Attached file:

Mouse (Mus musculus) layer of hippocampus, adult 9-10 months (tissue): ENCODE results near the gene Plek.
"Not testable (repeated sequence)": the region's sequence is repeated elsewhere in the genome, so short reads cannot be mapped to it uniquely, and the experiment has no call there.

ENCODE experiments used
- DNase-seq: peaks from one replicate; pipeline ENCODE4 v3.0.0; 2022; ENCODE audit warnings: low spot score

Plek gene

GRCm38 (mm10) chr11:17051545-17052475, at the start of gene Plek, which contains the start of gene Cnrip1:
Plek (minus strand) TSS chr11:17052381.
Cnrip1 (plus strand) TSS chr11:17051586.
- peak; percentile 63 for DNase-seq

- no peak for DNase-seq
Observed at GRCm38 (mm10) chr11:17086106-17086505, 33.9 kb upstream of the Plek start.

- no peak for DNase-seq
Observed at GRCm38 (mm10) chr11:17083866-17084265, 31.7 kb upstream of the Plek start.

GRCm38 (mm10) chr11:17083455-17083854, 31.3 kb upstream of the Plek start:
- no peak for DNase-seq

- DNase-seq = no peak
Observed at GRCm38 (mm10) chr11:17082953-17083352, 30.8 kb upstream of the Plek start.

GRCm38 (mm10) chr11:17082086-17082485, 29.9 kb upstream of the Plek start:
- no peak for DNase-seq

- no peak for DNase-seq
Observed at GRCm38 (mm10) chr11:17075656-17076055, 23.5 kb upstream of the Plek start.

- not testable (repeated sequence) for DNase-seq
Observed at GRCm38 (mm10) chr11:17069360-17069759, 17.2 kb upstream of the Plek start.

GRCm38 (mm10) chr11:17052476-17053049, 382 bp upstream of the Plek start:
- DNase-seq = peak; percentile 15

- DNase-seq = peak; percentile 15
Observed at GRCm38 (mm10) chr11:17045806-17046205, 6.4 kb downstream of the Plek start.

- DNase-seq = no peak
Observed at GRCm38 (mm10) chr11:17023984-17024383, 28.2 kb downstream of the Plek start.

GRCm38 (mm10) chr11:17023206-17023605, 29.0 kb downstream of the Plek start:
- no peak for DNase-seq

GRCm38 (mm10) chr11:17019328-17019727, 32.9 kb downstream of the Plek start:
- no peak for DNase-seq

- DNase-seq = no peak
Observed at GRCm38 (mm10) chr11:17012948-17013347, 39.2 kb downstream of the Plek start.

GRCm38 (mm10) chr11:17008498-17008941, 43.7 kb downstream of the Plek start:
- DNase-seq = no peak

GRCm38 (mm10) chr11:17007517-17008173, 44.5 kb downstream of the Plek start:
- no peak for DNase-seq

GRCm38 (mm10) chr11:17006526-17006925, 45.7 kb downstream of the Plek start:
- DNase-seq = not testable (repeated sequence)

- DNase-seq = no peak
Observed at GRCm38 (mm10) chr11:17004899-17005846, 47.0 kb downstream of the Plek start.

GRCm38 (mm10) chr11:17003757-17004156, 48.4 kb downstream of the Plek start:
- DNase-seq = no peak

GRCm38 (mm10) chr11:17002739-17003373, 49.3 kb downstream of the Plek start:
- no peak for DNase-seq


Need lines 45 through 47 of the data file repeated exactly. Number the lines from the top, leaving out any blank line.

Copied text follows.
- DNase-seq = no peak

GRCm38 (mm10) chr11:17002739-17003373, 49.3 kb downstream of the Plek start:
- no peak for DNase-seq